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Posted on May 7, 2007 (5767) By Rabbi Pinchas Winston | Series: | Level:

It is after hearing very sad news that I sit down to write this week’s parshah sheet. A young, well-respected member of our community had passed away earlier in the day after fighting a prolonged and difficult illness. Although I did not know him well personally, I knew enough about him to know that not only was he a talmid chacham, but a kind and soft-spoken individual as well, committed to the service of G-d. Therefore, I dedicate this week’s parshah sheet in his memory, Pinchas ben Chaim Leib, zt”l, and hope that the learning of it will be an illui nishmat.


Six years you may sow your fields, and for six years you can prune your vine­yard and gather in the harvest. However, the seventh year will be a shabbat of strict rest for the land, a shabbat to G-d. You will neither sow your field, nor prune your vineyard. (Vayikra 25:3-4)

This coming Rosh Hashanah will mark the beginning of a new Shmittah year, the previous one having been in 5761. Even though we still lack the Temple today, it is only a rabbinical mitzvah to let the land lie fallow for the entire year, but religious Jews take it quite seriously and act as if it is a Torah mitzvah. Besides, we know that if a Jew attempts to perform a mitzvah and is prevented from doing so for reasons he cannot control, it is to his credit as if he did the mitzvah nevertheless. (Brochot 6a)

Agriculturists agree that letting land rest about once every seven years is good for the land, just like nutritionists agree that not eating certain treif foods is good for your health. This is not surprising since the Torah also commands us to take care of our health, but certainly health is not the basis of the mitzvah, just as the land’s welfare is not the basis of the Shmittah year. There are always far deeper, more Kabbalistic reasons for any of the mitzvot that G-d has commanded us to observe.

When it comes to mitzvot dependent upon the land, in general, they are designed to make us recall to Whom the land really belongs, and Who is the cause of our success. When it comes to the mitzvah of Shmittah, this is especially so since miracles happen before, during, and after Shmittah. We truly learn to be completely dependent upon G-d, as we should be even if we are working for ourselves.

However, there is another more fundamental reason for the Shmittah year, something that has to do with the very special property of Eretz Yisroel itself. Rabbi Natan Shapiro, in his remarkable sefer “Tuv HaAretz”, makes this point:

Eretz Yisroel only atones for unintentional sins; forgiveness for intentional sins performed in Eretz Yisroel is only through suffering and the person going against his own negative nature. Rebellious sins performed in Eretz Yisroel are only forgiven as a result of teshuvah and Torah study, according to Rav Moshe Cordovero. However, it is possible to be more precise. It says in the Talmud: “Rebi Elazar said that anyone who lives in Eretz Yisroel does so free of sin, as it says, ‘A dweller will not say, “I am sick”; the people dwelling there shall be forgiven of sin’ (Yeshayahu 33:24)” (Ketuvot 111a). If so, that would mean that even intentional sins are atoned for by the land. But how can that be if the person who lives there does nothing? How then does the land atone for his sins? The answer is as taught by the Yalkut Shimoni on Tehillim: “‘G-d, You have favored Your land, You have returned the captivity of Ya’akov’ (Tehillim 85:2). As the posuk says, [Eretz Yisroel is] ‘a land which G-d, your G-d, cares for’ (Devarim 11:12), that is, The Holy One, Blessed is He, continuously ‘turns it over’ and pays attention to it until her actions become favorable to The Holy One, Blessed is He. [This refers to the] mitzvot that we are commanded regarding it, so if the Jewish people take ma’aser and observe the Shmittah years, at that time her actions become favorable before The Holy One, Blessed is He. Thus it says, ‘Then the land will enjoy her rests’ (Vayikra 26:34), and therefore, ‘G-d, You have favored Your land…’ (Tehillim 85:2). Who carries their sins? The land upon which they dwell, as it says, ‘…the people dwelling there shall be forgiven of sin’. That is true for those who are still living; what about people who have already died? The Torah says, ‘and He will appease His land and His people’ (Devarim 32:43). Who atones for His people? His land. Happy are those who dwell in Eretz Yisroel, for they have no sin or transgression, not in life and not in death. Thus it says,’You have forgiven the iniquity of Your nation, You have covered up their sin, Selah'” (Tehillim 85:3). (Yalkut Shimoni, 843; Tehillim 85:2)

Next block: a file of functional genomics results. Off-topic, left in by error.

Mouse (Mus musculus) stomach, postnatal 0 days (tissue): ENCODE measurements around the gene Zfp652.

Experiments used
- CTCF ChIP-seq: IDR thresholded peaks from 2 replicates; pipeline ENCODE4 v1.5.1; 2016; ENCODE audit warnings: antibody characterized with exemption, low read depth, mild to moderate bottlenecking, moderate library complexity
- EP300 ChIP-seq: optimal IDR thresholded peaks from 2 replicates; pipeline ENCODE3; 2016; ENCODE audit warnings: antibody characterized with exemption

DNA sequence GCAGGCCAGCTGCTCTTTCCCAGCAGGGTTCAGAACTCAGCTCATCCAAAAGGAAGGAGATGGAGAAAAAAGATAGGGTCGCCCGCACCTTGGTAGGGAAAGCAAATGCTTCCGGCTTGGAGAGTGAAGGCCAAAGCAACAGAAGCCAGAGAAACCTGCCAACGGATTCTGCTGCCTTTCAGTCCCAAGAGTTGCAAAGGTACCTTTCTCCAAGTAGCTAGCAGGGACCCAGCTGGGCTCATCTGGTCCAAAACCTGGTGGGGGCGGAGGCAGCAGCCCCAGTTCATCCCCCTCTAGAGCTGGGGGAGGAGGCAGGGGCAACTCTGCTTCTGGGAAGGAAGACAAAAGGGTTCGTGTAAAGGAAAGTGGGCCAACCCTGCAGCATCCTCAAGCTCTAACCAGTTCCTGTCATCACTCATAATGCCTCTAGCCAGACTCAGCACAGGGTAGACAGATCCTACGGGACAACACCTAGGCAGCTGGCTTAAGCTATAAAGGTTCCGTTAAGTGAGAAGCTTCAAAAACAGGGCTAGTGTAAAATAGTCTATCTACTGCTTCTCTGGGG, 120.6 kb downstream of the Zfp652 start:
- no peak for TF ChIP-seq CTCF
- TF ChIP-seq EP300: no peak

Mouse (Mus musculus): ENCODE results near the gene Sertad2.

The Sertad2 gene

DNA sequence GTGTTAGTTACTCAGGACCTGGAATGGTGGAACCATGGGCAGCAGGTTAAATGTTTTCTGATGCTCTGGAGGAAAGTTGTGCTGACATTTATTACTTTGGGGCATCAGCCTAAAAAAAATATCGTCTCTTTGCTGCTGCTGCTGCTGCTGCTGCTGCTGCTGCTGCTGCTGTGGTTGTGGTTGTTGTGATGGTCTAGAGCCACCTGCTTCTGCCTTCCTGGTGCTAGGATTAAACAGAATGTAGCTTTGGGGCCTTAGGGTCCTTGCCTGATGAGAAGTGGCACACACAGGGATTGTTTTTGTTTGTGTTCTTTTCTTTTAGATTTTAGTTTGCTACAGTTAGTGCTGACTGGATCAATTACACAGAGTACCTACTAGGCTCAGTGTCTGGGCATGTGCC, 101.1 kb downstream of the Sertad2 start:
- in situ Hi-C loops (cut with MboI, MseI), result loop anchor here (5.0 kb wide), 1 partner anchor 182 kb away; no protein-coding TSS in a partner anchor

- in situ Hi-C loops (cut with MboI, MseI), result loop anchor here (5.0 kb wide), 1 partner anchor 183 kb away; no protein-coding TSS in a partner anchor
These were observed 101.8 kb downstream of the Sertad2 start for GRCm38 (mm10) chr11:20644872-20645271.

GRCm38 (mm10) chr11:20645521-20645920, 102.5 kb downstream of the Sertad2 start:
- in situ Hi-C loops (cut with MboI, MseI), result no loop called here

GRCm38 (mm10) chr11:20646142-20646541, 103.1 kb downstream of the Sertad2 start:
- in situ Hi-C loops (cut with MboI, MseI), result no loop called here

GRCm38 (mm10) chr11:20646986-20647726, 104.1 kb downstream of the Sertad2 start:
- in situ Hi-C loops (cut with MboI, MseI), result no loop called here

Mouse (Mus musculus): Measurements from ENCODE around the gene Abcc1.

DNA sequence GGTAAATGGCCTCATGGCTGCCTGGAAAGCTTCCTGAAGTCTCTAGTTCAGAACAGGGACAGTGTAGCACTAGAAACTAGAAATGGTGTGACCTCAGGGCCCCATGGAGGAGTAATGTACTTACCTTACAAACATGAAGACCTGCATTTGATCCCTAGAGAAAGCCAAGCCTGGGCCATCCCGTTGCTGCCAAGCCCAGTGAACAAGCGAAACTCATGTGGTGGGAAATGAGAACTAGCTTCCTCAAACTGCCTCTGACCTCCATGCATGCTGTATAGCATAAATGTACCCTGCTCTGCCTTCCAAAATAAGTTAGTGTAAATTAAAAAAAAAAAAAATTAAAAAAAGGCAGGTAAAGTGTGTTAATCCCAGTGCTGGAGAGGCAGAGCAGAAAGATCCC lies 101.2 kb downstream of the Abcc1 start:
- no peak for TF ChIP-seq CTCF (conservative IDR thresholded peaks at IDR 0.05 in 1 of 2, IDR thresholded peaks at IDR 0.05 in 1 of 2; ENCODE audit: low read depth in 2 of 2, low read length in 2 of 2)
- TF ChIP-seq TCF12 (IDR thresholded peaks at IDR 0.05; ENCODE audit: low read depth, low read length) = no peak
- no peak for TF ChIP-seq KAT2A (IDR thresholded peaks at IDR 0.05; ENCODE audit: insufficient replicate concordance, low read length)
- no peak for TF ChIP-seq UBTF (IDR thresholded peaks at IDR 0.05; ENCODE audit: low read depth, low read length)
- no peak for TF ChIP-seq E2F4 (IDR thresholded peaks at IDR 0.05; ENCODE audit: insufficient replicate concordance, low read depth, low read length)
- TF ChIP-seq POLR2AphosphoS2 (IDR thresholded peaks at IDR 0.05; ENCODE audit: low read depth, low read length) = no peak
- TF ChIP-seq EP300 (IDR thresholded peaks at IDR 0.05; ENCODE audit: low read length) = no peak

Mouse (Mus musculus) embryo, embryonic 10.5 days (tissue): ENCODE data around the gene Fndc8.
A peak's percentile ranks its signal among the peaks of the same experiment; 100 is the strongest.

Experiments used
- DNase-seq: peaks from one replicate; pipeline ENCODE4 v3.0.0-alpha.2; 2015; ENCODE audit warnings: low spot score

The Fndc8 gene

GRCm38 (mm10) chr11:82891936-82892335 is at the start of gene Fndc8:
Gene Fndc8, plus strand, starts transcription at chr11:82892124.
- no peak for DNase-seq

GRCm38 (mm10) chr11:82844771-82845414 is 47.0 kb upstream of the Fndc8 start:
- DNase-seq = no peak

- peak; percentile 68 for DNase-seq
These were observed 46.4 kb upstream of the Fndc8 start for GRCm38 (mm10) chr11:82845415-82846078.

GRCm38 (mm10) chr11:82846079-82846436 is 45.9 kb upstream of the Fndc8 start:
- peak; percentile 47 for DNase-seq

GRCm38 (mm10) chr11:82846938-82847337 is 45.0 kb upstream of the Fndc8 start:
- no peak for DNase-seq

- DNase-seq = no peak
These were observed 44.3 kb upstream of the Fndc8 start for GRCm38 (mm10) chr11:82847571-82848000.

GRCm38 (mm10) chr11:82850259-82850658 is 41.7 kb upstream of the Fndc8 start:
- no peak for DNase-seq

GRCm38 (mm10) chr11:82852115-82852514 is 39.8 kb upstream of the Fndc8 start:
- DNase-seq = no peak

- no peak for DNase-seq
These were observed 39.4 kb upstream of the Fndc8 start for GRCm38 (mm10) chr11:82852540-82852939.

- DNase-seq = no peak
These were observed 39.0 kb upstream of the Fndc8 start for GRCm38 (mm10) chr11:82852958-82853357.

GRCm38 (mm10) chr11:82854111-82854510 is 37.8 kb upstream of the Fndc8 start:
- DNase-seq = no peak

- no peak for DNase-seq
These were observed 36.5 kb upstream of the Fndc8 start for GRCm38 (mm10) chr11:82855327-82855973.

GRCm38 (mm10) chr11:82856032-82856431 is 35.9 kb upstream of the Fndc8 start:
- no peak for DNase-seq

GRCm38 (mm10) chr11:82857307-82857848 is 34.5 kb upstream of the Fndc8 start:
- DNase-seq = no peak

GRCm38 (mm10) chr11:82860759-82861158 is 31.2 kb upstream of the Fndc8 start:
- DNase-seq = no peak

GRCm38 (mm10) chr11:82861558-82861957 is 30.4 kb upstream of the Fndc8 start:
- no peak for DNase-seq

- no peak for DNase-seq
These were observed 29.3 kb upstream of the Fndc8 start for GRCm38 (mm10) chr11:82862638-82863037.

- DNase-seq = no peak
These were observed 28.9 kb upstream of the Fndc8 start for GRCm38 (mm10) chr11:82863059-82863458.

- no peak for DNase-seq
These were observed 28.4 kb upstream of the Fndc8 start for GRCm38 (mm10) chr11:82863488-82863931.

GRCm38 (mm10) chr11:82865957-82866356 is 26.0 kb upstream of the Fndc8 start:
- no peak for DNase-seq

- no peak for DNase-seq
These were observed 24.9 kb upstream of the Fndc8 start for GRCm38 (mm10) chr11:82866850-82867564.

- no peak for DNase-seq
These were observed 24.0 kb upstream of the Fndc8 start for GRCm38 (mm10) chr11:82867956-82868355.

What an amazing concept! Who ever heard of such a thing, of a land atoning for the people living on it? And, not just for sins committed accidentally, but even those committed with intention, providing that the mitzvot tied to the land are performed to the best of one’s ability, and in particular, Shmittah. This will help put into context a concept that, sadly, too many people rely upon as an excuse to not even consider the idea of living in Eretz Yisroel — unwittingly holding off the Final Redemption for everyone.


“I am G-d, your G-d, Who took you out of the land of Egypt, to give you the land of Canaan, to be G-d to you” (Vayikra 25:38)

Most Jews who read this posuk would not think twice about it, even though they live in the Diaspora. They don’t see anything disconcerting about it, so they read on as if nothing has been said that addresses their situation. The Talmud thinks differently:

One should always live in the Land of Israel, even in a town most of whose inhabitants are idolaters, but let no one live outside the Land, even in a town most of whose inhabitants are Jews; for whoever lives in the Land of Israel may be considered to have a G-d, but whoever lives outside the Land may be regarded as one who has no G-d. For it says, “I am G-d, your G-d, Who took you out of the land of Egypt, to give you the land of Canaan, to be G-d to you” (Vayikra 25:38). He does not have any G-d? Rather, it is to tell you that whoever lives outside the Land may be regarded as one who worships idols. Similarly it was said in [the story of] David, “For they have driven me out this day that I should not cleave to the inheritance of the L-rd, saying: ‘Go, serve other gods.'” (I Shmuel 26:19) But who said to David, “Serve other gods”? Rather, it is to tell you that whoever lives outside the Land may be regarded as one who worships idols. (Ketuvot 110b)